Brace yourselves for the year of the TikTok election

Brace yourselves for the year of the TikTok election

What can politicians learn from influencers about how to reach younger audiences in a big election year?

2024 is a massive year for politics. Not only do we have a UK general election likely scheduled for November, in the US Donald Trump is gearing up for a second shot at the presidency.

The focus of political campaigners on both sides of the Atlantic will be creating impact. If 2016 has taught us anything, the slightest percentage can shift the dial on a vote.

Enter social media, where adults spend nearly 151 minutes per day globally. Within this sits 1bn monthly active users of TikTok.

The rise of TikTok and the creator economy has revolutionised how we consume news and media. According to Ofcom, 71% of 16-24 year-olds and 66% of 24-34 year-olds get their news from social media.

Society is more polarised than ever after a series of crises including the global pandemic, the high cost of living and ongoing international conflicts. It’s no surprise that there will be a large emphasis on digital campaigns for the elections.

So, with TikTok’s dominance as a news source, what can politicians learn from influencers about how to reach younger audiences? Could 2024 be the year a TikTok-powered “youthquake” decides the election?

The rise of the ‘spinfluencer’

Despite a ban on political advertising, the potential for content creators to shape the political conversation on platforms like TikTok is unprecedented.

Viewers respond to content creators because they feel personal and authentic. They’re interested in creating a sense of community and, over time, a sense of trust is built. Social media algorithms favour this people-first content because viewers are less likely to swipe past.

In fact, our research with social agency Goat proves the effectiveness of influencers, with findings showing short-term return on investment 17% higher for influencer campaigns than the all-media average. What’s more, people watch 12 times more creator-led content than brand-led content.

When you apply these findings to the political world, you see why digital platforms are reshaping engagement, with many young people claiming to trust influencers more than politicians.

In 2019, Stormzy and KSI’s social media posts led to a surge in voter registrations from mainly under-35s, with 350,000 registrations in one day. In the US, K-pop fans on TikTok disrupted Trump’s 2020 rally by booking tickets en masse and not showing up.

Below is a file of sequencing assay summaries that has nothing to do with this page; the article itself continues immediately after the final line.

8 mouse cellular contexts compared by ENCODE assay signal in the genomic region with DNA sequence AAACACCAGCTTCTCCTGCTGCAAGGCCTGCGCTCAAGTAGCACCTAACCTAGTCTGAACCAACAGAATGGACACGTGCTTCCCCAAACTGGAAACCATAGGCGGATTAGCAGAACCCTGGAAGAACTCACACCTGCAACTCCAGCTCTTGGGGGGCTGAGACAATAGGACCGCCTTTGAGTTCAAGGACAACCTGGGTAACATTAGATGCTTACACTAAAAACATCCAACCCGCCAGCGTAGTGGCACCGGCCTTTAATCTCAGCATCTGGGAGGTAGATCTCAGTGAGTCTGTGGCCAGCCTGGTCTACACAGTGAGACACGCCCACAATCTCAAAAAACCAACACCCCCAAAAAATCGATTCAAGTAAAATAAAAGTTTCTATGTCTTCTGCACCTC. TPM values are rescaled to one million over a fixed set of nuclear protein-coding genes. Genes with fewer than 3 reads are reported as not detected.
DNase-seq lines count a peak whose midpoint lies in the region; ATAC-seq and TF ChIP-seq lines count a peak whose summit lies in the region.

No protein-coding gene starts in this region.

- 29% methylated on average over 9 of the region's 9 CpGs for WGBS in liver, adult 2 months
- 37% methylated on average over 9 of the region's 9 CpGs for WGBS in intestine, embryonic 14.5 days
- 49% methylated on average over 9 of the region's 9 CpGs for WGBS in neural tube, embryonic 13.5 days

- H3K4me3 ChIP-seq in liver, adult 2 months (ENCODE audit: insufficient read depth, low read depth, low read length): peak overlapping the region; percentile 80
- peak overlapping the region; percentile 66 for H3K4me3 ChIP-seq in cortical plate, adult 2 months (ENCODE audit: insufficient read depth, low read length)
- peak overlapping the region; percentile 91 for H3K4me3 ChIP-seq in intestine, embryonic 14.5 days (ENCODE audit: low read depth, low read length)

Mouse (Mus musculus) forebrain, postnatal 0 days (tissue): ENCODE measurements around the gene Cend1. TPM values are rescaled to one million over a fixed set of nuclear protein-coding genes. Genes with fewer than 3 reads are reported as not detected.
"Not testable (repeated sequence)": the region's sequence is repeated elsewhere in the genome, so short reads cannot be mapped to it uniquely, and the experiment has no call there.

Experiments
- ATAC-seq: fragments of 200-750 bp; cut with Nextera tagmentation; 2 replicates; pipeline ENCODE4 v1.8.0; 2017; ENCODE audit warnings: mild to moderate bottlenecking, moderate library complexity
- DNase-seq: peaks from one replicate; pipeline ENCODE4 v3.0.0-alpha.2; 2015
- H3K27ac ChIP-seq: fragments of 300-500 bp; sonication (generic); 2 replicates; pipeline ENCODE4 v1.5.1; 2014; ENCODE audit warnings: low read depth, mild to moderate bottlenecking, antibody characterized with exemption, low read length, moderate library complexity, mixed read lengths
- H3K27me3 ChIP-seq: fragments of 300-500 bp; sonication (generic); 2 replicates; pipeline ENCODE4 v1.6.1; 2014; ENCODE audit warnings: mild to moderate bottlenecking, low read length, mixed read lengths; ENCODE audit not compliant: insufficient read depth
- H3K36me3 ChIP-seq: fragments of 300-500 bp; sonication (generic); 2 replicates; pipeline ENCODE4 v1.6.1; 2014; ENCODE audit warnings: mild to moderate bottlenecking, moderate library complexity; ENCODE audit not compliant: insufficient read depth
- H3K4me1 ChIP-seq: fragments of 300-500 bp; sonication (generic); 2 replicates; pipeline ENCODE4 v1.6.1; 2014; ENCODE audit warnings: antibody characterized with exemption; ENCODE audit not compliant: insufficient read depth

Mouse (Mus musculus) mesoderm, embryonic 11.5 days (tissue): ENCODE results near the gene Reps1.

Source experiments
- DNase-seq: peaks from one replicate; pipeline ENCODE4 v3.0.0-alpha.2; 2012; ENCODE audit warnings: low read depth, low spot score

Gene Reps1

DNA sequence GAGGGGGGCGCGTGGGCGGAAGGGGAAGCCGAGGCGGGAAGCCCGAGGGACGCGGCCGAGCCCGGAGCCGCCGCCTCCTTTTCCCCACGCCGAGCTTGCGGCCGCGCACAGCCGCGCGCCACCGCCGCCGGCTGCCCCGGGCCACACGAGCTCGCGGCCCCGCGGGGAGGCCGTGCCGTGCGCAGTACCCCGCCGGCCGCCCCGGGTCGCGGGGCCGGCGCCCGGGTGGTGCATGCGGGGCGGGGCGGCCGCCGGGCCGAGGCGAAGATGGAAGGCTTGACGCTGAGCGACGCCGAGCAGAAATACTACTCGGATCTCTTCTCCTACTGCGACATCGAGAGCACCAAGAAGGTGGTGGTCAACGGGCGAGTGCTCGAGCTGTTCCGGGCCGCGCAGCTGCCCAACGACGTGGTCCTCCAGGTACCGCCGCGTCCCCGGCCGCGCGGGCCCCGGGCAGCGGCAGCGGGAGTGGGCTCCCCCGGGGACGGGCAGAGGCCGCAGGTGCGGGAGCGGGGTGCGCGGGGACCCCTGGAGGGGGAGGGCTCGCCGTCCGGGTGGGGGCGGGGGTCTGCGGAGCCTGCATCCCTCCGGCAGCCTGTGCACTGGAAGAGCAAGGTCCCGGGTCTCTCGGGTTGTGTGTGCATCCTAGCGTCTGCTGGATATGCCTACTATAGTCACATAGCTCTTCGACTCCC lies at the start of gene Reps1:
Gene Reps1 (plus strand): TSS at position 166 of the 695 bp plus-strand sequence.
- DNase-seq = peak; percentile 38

This power of social media in mobilising the electorate has led to the rise of political influencers — or “spinfluencers”.

Cavendish Consulting has just published a new report on spinfluencers that shows there are over 200 powerful online political influencers in the UK. Creators like Owen Jones and Darren Grimes have used their platforms to build followers, critique policies from the government and advocate for change.

In the US, Saint Hoax is an artist and satirist who blends pop culture references with political activism for their 3.4m followers. And then there are meme accounts like @PoliticsMoments catering to a younger audience more likely to engage with visual and humorous content.

By disseminating political information through direct address, humour and visual content, these creators break down barriers to understanding complex issues and make politics more accessible to a younger audience.

The message for brands and political campaigners is clear: influencers are a media channel in their own right and are a crucial strategy to ensure broader reach. Not only will they help messaging travel further, they do it in a way that resonates more strongly with their audiences.

Responsibility of brands

While their influence can be massive, not every spinfluencer is a reputable journalist and we need to think about the spread of misinformation. Many are pushing their own political agenda and are often unregulated.

As TikTok becomes more popular for news consumption, the ease with which media can be manipulated, coupled with the convincing nature of AI-generated content, poses a significant challenge. Content on TikTok spreads at an astonishing pace, driven by algorithms and user behaviour that favours virality. Once this type of “fake” content is released into the digital world, it becomes exceedingly difficult to control or retract.

Brands and politicians need to navigate the influencer landscape carefully, choosing content creators who align with their values and who commit to truth and transparency.

In 2024, social media and TikTok will play a crucial role in engaging young people politically. Influencers can have a decisive impact and should be considered for any brand’s media manifesto.

Whether for better or worse, this year will be known as the year of the “TikTok election”.

Lucy McMullin is strategy partner at EssenceMediacom

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